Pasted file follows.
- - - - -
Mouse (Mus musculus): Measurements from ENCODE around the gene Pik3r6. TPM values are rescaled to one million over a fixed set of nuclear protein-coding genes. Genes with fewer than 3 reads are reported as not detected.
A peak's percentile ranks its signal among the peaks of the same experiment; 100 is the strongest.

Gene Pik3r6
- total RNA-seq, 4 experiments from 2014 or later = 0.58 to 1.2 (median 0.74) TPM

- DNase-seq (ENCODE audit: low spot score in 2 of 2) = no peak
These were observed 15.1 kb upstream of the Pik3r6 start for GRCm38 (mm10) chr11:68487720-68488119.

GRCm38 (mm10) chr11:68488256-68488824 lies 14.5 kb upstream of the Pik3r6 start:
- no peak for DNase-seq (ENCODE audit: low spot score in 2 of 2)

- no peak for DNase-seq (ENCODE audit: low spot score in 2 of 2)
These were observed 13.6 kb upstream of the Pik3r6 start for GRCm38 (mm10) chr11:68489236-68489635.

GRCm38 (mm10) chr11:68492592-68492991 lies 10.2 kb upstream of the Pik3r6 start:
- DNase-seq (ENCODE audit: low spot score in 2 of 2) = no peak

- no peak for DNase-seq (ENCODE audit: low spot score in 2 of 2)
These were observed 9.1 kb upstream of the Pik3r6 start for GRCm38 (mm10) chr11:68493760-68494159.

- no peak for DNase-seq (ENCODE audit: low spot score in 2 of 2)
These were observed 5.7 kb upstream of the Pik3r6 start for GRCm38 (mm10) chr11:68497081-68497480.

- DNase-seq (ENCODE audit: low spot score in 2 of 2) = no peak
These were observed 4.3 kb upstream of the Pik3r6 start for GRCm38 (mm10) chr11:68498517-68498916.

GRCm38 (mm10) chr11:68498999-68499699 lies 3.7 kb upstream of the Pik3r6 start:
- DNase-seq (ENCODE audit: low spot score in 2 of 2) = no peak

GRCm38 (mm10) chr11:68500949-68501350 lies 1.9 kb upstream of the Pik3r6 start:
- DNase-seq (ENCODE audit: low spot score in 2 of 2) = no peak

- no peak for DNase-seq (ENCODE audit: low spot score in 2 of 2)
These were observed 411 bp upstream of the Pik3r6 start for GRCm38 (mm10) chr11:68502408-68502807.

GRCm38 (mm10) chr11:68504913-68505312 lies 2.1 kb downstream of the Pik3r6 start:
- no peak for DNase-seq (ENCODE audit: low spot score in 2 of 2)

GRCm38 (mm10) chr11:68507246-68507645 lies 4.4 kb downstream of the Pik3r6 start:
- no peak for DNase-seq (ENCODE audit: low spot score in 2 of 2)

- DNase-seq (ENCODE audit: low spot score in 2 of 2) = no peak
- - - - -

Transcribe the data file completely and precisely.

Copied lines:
Mouse (Mus musculus): Measurements from ENCODE around the gene Pik3r6. TPM values are rescaled to one million over a fixed set of nuclear protein-coding genes. Genes with fewer than 3 reads are reported as not detected.
A peak's percentile ranks its signal among the peaks of the same experiment; 100 is the strongest.

Gene Pik3r6
- total RNA-seq, 4 experiments from 2014 or later = 0.58 to 1.2 (median 0.74) TPM

- DNase-seq (ENCODE audit: low spot score in 2 of 2) = no peak
These were observed 15.1 kb upstream of the Pik3r6 start for GRCm38 (mm10) chr11:68487720-68488119.

GRCm38 (mm10) chr11:68488256-68488824 lies 14.5 kb upstream of the Pik3r6 start:
- no peak for DNase-seq (ENCODE audit: low spot score in 2 of 2)

- no peak for DNase-seq (ENCODE audit: low spot score in 2 of 2)
These were observed 13.6 kb upstream of the Pik3r6 start for GRCm38 (mm10) chr11:68489236-68489635.

GRCm38 (mm10) chr11:68492592-68492991 lies 10.2 kb upstream of the Pik3r6 start:
- DNase-seq (ENCODE audit: low spot score in 2 of 2) = no peak

- no peak for DNase-seq (ENCODE audit: low spot score in 2 of 2)
These were observed 9.1 kb upstream of the Pik3r6 start for GRCm38 (mm10) chr11:68493760-68494159.

- no peak for DNase-seq (ENCODE audit: low spot score in 2 of 2)
These were observed 5.7 kb upstream of the Pik3r6 start for GRCm38 (mm10) chr11:68497081-68497480.

- DNase-seq (ENCODE audit: low spot score in 2 of 2) = no peak
These were observed 4.3 kb upstream of the Pik3r6 start for GRCm38 (mm10) chr11:68498517-68498916.

GRCm38 (mm10) chr11:68498999-68499699 lies 3.7 kb upstream of the Pik3r6 start:
- DNase-seq (ENCODE audit: low spot score in 2 of 2) = no peak

GRCm38 (mm10) chr11:68500949-68501350 lies 1.9 kb upstream of the Pik3r6 start:
- DNase-seq (ENCODE audit: low spot score in 2 of 2) = no peak

- no peak for DNase-seq (ENCODE audit: low spot score in 2 of 2)
These were observed 411 bp upstream of the Pik3r6 start for GRCm38 (mm10) chr11:68502408-68502807.

GRCm38 (mm10) chr11:68504913-68505312 lies 2.1 kb downstream of the Pik3r6 start:
- no peak for DNase-seq (ENCODE audit: low spot score in 2 of 2)

GRCm38 (mm10) chr11:68507246-68507645 lies 4.4 kb downstream of the Pik3r6 start:
- no peak for DNase-seq (ENCODE audit: low spot score in 2 of 2)

- DNase-seq (ENCODE audit: low spot score in 2 of 2) = no peak